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Mt. Pleasant News   Wash Journal
Neighbors Growing Together | Jun 29, 2017

Legislative session comes to a close

By Curt Hanson | May 04, 2017
Representative Curt Hanson, center, attends the signing of a bill enacting stricter laws for texting while driving.

It was by dawn’s early light that we concluded the 2017 legislative session. After all-night negotiations with the Senate, the House adjourned at 6:26 a.m. on Saturday, April 22. I immediately drove home to attend the Keosauqua and Bloomfield forums. I am thankful that I have a very understanding wife as she met me in Fairfield and drove us to the forums as I napped.

The last week of the legislative session is always hectic. While trying to conclude the session, we attempted to carry on normal activities. Last Monday, I was happy to welcome Mike Miller and Sandy Stone of Keosauqua and Paula Mohr of the State Historical Society into the Statehouse.

Mike Miller was recently awarded the Loren Horton Community History Award by Governor Branstad for his work with the Van Buren Historical Society.

 

Fireworks

On Tuesday, the House debated SF 489, a bill allowing for the sale and purchase of consumer fireworks and novelties in the state. After a long debate, the bill narrowly passed and will now be sent to the governor for his signature. I did not support the bill as it did not offer the degree of local control that many thought necessary for the safety and protection of their communities.

Wednesday, after consideration and passage of a number of non-controversial bills, we debated a very important bill dealing with the funding of the Health and Human Services Department.

This bill deals with the funding of the Departments of Aging, Human Resources, Public Health, and Veterans Affairs. Elements of this bill will affect our lives from birth to death. The amendments offered to this bill were many and important.

 

Water quality

Thursday, after the passage of a number of bills, debate centered on one major bill: water quality. The improvement of our water quality will be a massive effort and passing language that states our high ideals without funding any of our plans is just plain papering over the problem, in my opinion.

Raiding other funds, funds needed to educate our children and aiding our elderly in living out their few remaining years, to provide token funds for water quality improvement is not a step forward. It is a step backward!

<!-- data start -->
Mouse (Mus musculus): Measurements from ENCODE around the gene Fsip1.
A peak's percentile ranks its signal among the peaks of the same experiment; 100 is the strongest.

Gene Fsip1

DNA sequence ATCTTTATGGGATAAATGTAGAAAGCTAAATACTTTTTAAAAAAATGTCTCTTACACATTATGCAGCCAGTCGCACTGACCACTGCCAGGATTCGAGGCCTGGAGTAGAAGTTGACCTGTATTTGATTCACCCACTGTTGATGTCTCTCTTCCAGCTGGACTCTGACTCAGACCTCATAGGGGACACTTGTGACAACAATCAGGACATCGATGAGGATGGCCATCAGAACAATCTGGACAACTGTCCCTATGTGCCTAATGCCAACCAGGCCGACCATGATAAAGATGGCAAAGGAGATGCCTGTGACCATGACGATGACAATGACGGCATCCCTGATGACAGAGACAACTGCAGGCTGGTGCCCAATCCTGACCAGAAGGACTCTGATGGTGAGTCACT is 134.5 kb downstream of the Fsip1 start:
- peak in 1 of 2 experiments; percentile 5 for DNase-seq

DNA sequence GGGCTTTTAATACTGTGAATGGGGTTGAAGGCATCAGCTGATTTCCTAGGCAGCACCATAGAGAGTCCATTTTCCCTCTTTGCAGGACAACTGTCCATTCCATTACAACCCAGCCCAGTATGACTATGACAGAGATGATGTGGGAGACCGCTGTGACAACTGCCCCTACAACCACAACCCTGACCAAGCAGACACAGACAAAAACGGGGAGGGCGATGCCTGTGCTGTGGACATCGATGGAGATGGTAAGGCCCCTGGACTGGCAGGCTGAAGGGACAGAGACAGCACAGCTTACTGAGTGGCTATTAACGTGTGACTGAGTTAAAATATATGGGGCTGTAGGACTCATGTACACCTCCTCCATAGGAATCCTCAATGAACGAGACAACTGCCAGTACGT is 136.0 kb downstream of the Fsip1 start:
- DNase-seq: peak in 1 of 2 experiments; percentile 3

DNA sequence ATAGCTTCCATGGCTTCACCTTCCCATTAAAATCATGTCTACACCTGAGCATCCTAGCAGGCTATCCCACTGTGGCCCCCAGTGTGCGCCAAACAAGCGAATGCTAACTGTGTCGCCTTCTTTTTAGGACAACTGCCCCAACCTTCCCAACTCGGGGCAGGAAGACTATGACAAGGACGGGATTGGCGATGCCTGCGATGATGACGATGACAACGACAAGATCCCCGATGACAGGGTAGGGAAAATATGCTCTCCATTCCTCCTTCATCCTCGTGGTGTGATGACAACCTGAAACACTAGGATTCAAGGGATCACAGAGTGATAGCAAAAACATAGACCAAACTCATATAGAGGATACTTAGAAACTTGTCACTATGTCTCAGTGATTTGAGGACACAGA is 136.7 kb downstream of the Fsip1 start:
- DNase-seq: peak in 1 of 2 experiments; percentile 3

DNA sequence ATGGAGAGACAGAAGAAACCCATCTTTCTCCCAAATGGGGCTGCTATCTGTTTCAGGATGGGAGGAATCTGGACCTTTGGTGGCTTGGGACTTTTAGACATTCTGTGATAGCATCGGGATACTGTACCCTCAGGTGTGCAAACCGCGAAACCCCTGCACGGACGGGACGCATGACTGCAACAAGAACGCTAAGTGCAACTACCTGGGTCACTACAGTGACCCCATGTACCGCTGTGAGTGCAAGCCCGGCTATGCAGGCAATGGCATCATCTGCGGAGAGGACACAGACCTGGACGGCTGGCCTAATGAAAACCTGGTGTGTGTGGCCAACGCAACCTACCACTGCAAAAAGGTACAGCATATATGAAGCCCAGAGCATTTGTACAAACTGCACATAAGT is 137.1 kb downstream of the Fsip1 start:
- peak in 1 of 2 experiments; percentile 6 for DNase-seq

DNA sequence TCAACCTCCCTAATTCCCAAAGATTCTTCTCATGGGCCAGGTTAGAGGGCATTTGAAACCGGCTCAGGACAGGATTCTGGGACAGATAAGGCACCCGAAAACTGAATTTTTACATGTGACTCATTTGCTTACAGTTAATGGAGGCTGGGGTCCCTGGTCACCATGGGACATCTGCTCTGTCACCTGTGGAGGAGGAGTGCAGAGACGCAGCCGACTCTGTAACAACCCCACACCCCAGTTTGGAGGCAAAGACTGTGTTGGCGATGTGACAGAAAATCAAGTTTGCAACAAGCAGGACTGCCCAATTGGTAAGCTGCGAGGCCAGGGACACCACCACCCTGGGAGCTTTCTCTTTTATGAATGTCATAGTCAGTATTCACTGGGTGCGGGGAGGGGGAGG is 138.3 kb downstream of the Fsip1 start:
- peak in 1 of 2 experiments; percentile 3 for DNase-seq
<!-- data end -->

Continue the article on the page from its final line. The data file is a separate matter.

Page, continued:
Water quality is an “Iowa problem” that all of us are a part of the problem and all of us a part of the solution. We must separate water quality improvement from politics, in so far as possible, and work together. Finger-pointing and shifting money from one fund to another plus the pitting of rural and urban citizens against each other does not offer a solution that will solve our long term problem!

The clean-up costs are now estimated to be $5 billion and growing daily. The bill I think of as a token approach passed without my support. After passage of the water quality bill, the House recessed until 10 p.m. The plan was to discuss medical cannabidiol.

 

Medical cannabis oil

Upon our return, we were told to go home for the evening. Medical cannabidiol oil and its pharmaceutical use is a hotly discussed issue with deeply divided opinions. While an important issue, I don’t think it is an issue nearly as important as water quality. Because Republicans in the House and in the Senate failed to reach agreement on water quality improvements, we adjourned without any real plan to address the issue.

Friday morning was spent in caucus going over the bills necessary for state government to operate next year and end this session. Much of the discussion centered on SF516, an appropriations bill that will total about $3.73 billion in FY2018. Of special concern is the plan to spend more than we receive in revenue by borrowing $131.1 million from the cash reserve.

We are to pay this back over a two-year period. I’m concerned that this plan places Iowa in a state of poverty for the rest of this decade. The funding of education, our courts and health services will continue to be an underfunded growing problem.

 

Davis County kids

Friday afternoon, I was able to meet all four sections of the Davis County 4th grade as they toured the Capitol. It is always a pleasure to greet this well behaved and well organized group. The Davis County Community certainly has reason to take pride in their schools.

Much of our time on Friday, Friday night, and early Saturday was spent at ease as negotiators scurried between the House and the Senate. They were attempting to find the common ground necessary for the passage of bills that will allow us to adjourn. I was in hope that these negotiations might go much smoother this year as both chambers are held by the same political party. That was not to be the case.

We concluded with the passage of a budget that borrows money from our unspent balance funds. We are now officially spending more than we take in! Again, I think the budget we passed will not well serve the people of Iowa.

Please continue to phone or email me with your comments and concerns throughout the interim. You may email me at hansoncu@lisco.com or you may telephone me at 641-919-2314. You may also find my home phone number in the Fairfield phone book.

 

– State Rep. Curt Hanson represents Iowa House District 82, which includes most of Jefferson County and Davis and Van Buren counties, in the state Legislature.

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